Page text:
One Simple Way to Start Categorizing Your Business’ Financial Transactions

Often times I am asked by new (and not so new) business owners if I can help them create a chart of accounts for their new business. A chart of accounts is simply the list of categories or buckets that you use to classify financial transactions. (Throughout this article, I may use “accounts” and “categories” interchangeably but I am referring to the same thing). I am always elated to hear this question because those who don’t ask for help, often wind up making some of these common missteps (to skip right to the solution, jump to the Too Many Categories section).

  • Categories that use vendor names
  • Multiple categories that overlap one another
  • Trying to separate multiple companies or departments in the same set of books using the chart of accounts
  • Too many categories

These are just a few of the most common ones I see; and, although they are not technically wrong, they do tend to complicate things a bit more than necessary.

Categories that Use Vendor Names
If you are using any type of accounting software, there should be no need to use vendor names in your chart of accounts. When you enter transactions, you are prompted to enter the name of the vendor you made the purchase from. You can then run reports for a specific vendor(s) from within your software to see details and/or totals for that vendor if you so choose.

An example of this would be:

Dues & Subscriptions: GoDaddy
Dues & Subscriptions: Google
Dues & Subscriptions: RedBooth

Multiple Categories that Overlap
Some accounting software, especially QuickBooks Desktop, comes with a pre-built chart of accounts. I am not particularly fond of these because I feel that they are either too detailed or too vague. The result is the business owner creating new categories because they can’t find one that seems to fit the particular transaction they are trying classify (maybe because it isn’t there or maybe because there are too many to look through).

An example of this would be a category called Office Expense and one called Office Supplies.

The result of this is inconsistency because this month you might use Office Expense and next month you might use Office Supplies because you can’t remember which one you used the month before.

Trying to Separate Multiple Companies or Departments in the Same Set of Books Using the Chart of Accounts
I have seen this one more often lately because of the advent of online subscriptions for accounting software. For instance, with QuickBooks desktop, you used to be able to have as many separate company files in QuickBooks desktop at no additional charge. Taking your accounting to the cloud means you need to pay a separate monthly subscription fee for each entity you own to have a separate set of books for each one.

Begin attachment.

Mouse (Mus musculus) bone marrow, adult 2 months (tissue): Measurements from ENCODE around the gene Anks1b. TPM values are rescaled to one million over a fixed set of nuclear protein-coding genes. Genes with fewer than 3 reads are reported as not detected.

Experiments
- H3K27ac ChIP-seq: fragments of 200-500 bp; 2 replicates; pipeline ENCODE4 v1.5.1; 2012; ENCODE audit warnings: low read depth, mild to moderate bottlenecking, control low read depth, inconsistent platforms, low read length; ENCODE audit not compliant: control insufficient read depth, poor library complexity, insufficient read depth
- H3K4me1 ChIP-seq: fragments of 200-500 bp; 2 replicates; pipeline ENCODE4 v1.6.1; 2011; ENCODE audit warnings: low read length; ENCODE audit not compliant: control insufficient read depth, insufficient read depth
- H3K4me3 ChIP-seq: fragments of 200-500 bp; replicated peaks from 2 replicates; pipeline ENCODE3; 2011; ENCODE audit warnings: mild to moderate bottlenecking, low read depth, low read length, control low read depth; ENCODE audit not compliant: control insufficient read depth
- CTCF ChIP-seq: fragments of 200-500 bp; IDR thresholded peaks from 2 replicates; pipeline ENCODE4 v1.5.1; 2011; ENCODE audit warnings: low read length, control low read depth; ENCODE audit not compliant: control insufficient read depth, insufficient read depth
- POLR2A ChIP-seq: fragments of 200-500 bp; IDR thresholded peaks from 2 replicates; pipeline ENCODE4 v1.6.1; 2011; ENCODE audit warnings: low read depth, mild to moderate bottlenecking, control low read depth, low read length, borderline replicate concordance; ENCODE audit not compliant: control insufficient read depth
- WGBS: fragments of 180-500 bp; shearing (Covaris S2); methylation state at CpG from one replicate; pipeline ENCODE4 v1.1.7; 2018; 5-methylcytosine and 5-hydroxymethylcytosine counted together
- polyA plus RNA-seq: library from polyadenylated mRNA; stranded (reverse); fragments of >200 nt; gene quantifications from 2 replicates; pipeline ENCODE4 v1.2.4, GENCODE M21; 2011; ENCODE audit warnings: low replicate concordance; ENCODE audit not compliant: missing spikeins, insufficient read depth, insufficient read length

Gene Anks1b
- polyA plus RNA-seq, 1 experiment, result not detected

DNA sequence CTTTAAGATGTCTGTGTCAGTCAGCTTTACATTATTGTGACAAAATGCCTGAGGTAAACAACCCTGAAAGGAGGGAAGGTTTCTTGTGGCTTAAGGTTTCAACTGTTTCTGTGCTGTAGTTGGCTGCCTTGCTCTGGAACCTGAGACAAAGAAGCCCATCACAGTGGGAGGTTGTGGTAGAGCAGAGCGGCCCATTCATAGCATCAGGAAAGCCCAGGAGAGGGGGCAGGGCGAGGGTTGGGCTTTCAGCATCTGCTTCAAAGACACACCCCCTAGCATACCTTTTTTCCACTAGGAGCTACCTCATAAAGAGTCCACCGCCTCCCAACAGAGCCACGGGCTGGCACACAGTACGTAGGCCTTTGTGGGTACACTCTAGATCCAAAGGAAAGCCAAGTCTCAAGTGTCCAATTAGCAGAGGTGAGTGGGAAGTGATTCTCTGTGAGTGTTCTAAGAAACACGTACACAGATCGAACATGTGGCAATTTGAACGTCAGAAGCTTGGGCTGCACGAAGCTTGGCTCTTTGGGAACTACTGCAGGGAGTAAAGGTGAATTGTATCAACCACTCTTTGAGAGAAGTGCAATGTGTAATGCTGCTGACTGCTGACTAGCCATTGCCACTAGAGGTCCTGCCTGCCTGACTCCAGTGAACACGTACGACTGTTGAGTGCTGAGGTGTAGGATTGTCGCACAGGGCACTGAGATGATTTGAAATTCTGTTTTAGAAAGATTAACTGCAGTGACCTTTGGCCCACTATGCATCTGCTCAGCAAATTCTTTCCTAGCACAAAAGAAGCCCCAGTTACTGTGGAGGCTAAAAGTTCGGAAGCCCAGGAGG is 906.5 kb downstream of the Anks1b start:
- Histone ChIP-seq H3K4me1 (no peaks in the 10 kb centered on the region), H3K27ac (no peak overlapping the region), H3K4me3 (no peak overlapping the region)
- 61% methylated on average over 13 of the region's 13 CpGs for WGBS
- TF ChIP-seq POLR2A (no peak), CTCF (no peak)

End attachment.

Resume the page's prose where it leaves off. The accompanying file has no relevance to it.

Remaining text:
In an effort to save money, some business owners try to run both sets of books out of one company file (not a recommended practice). (On a side note, if you are making the move to QuickBooks online and you have multiple companies, Find a QuickBooks ProAdvisor and ask them if they can offer you any multiple company discounts. This is available to some (maybe all) ProAdvisors through their wholesale program.)

Too keep things separate, they start naming the chart of accounts for each business or department like this:

Auto Expense – Entity #1
Auto Expense – Entity #2
Office Supplies – Entity #1
Office Supplies – Entity #2

This method makes the financial reports somewhat, if not terribly, difficult to decipher and can easily result in data entry errors.

If you do have a need to track things separately in one set of books, look for an accounting software that allows you to separate entities or divisions using classes or departments or locations. This way you can use one account (office supplies) and assign it a class (Entity #1) and run reports by class to see only the income and expenses for Entity #1.

Too Many Categories

I see this one all too often. The list of categories or accounts gets so long that the financial reports wind up being several pages long – too overwhelming for even the most experienced accountant much less a new business owner who is just learning how to read their financial statements.

The easiest way to avoid this is to use the business income tax form you must file as a guide

  1. You need to identify which entity type your particular business is
  • Sole Proprietor or Single Member LLC (disregarded entity) – Schedule C (Part I and Part II)
  • Partnerships – Schedule 1065 (Income & Deductions sections)
  • Corporation – Form 1120 (Income & Deductions sections)
  • S-Corporation or Single Member LLC taxed as an S-Corporation – Form 1120S (Income & Deductions sections)

2) Click the link to the form that applies to your entity type

3) Set up your chart of accounts to match the categories in the sections noted for your form (you can break out income a little bit if you want to track different income sources; but, don’t get too crazy)

4) Only add a category if you absolutely cannot justify any of these categories for the transaction you are trying to categorize

Using this method will get you off to a good start. It won’t give you the necessary balance sheet categories you need; but, that is beyond the scope of this post and perhaps a topic for another blog post.

If you have any questions about setting up your chart of accounts, you can visit our contact page and book an appointment for a free consultation and we will be happy to answer any questions you may have.

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